They did such a good job killing the penalty, and maybe if Bennie shot doesnt go in, now theyve got momentum, he said, ever the worrying type. We would have had to regroup, settle ourselves, because you dont convert on something like that, you sometimes tend to droop a little.

There was no droopage, though. Benn Ferriero had been kissed on the head by whatever deity was handling hockey this weekend, and got his goal, on his second shot, in his sixth minute of playoff hockey of his first playoff game.

You cant make it up. Well, you could. You just wouldnt ever be able to sell the screenplay to anyone who doesnt have his office in the trunk of his car, is all. But be sure to give it a snappy title.

Like, "Why The Hell Not Benn Ferriero?" Fits on a poster quite nicely.

Internet immediately goes to DefCon1 on Chip Kelly-to-Cal

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USATSI

Internet immediately goes to DefCon1 on Chip Kelly-to-Cal

In what can be considered your standard bolt out of the blue, California head football coach Sonny Dykes has reportedly been fired.

In what can be considered your standard spur-of-the-Internet-moment-connect-the-dots inspiration, the Internet went immediately to DefCon1 on Chip Kelly-to-Cal rumors.

The logic, of course, is impeccable. Dykes never really snapped the Cal program around, taking a bad program and making it, well, mediocre, and he has spent much of the past two years aggressively seeking out other jobs, so one can assume there was at least some trouble in paradise, even if you want to make the case that Cal football and paradise are somehow connected.

And Kelly just got canned by the 49ers as part of Jed York’s latest I-will-not-be-made-to-look-ridiculous twitch, so he could sign a properly modest contract at Berkeley and still get his full $6 million with the offset from the three years left on his Jed deal.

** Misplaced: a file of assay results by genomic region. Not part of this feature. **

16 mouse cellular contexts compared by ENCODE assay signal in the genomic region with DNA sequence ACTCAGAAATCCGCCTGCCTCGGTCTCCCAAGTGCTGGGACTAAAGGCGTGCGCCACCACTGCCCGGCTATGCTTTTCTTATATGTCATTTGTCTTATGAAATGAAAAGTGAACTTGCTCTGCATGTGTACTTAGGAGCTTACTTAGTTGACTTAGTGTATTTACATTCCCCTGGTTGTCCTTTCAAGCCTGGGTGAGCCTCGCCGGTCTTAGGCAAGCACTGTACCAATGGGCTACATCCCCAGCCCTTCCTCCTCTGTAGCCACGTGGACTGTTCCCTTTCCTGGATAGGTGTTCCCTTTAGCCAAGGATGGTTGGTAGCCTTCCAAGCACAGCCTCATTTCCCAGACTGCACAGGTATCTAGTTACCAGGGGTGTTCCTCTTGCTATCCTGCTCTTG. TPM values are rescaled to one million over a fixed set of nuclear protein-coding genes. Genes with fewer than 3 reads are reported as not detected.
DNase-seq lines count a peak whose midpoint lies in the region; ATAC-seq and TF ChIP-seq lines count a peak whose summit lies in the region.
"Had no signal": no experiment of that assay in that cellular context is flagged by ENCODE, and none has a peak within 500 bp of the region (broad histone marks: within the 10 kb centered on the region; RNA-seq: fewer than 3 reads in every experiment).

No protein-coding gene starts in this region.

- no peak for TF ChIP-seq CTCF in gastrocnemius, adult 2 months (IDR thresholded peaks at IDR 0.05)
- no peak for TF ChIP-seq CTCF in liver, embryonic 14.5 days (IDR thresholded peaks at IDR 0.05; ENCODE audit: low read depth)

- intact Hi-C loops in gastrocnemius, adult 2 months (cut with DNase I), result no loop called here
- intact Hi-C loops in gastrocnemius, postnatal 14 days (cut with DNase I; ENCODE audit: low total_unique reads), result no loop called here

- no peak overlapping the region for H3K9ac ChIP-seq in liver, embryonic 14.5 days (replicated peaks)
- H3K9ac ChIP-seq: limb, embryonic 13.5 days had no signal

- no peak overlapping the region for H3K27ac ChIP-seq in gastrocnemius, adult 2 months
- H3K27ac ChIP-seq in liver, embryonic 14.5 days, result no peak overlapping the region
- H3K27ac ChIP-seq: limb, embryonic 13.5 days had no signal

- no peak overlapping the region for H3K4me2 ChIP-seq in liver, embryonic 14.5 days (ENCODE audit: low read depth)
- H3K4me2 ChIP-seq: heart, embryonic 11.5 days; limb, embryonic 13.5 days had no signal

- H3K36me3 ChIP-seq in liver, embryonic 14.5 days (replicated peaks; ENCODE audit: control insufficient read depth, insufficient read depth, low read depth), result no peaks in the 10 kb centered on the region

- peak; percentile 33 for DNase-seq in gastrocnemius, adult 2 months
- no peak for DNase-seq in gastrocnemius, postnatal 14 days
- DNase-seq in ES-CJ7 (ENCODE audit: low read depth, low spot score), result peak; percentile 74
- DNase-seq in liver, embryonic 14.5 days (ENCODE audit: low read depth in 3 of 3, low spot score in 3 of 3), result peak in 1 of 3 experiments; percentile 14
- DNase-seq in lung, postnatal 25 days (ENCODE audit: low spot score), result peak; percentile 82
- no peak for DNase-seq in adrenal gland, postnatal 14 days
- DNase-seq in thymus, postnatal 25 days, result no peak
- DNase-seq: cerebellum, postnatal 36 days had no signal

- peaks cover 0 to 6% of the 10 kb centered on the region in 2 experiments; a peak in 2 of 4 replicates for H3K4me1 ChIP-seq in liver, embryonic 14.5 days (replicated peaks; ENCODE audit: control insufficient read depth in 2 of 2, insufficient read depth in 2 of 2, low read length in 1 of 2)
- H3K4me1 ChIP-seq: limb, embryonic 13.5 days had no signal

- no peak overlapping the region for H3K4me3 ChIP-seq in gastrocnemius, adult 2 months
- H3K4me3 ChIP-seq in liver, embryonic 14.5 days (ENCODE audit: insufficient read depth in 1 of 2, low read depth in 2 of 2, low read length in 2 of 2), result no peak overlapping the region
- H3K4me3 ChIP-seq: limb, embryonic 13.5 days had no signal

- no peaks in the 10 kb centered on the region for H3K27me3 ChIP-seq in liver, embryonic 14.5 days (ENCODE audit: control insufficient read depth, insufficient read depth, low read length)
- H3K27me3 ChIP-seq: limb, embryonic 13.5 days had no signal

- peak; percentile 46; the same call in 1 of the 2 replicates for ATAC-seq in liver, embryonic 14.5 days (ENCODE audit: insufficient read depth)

So it makes perfect sense . . . which is why it should be judged with considerable skepticism.

For one, Kelly can almost surely do better in the college job diaspora. Cal is a big name with modest ambitions due in part to constant budget constraints, and there are better jobs out there even if he sits for a year.

For two, Cal and Kelly are an odd fit, given the persistent tensions between academia and athletica at Berkeley.

For three, the job comes with massive roadblocks, including Stanford, USC, Washington and (potentially) a resuscitation of the Oregon he left behind. Success will not come easy, if it does at all.

For four, Cal just finished four years of gimmick offense and overburdened defense, and Kelly would provide a more successful version of the same.

And for five, this is too easy, too simple, too convenient. Something about this scenario must be wrong somewhere. When people hit the Internet with photoshopped Kelly-in-Cal-costumes within minutes of the Dykes announcement, you know this is too obvious to actually come to fruition.

Why? Because we don’t live that well, that’s why.

The beauty of a triumphant Kelly at Cal glowering down at the charred ruin in Santa Clara seems more appealing than it actually is, because try as they might, Cal fans will never be backing the more popular horse here, and Kelly won’t win that battle unless he takes Cal to the Rose Bowl while the 49ers are still grappling over draft positions.

In that way, reality sucks. The idea that Jed York could be mocked in collegial absentia by his two biggest coaching hires is delicious but almost surely illusory.

But until we get more on why Dykes got canned 43 days after the team’s last game – recruiting, academic issues, legal issues, photocopier problems from him sending his resume out so often – all we have is the Chip Kelly rumor-ette to keep us intrigued.

Okay, to keep us amused.

Okay, to keep us from falling over in a coma. Cal should matter more than it does, but it’s been 13 years since the Holiday Bowl zenith of the Jeff Tedford Era, and 25 since Bruce Snyder took the Ursines to the Citrus Bowl. The evidence since 1990 is of a team with bigger dreams than means that is slightly below .500 (160-164). Sonny Dykes leaving means one more coach who didn’t make an impact unless his departure leads to either reassessment of the program’s standards, internal or external sanctions . . .

. . . or what the hell, Chip Kelly. Let’s face it – in these dismal days for wacked-out rumormongering, this is pretty intoxicating stuff.

Warriors are most geographically vague team in history of American sports

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Geology.com

Warriors are most geographically vague team in history of American sports

The Philadelphia/San Francisco/Golden State Warriors have always had a casual attitude about their home court, even by the once-flexible standards of the National Basketball Association.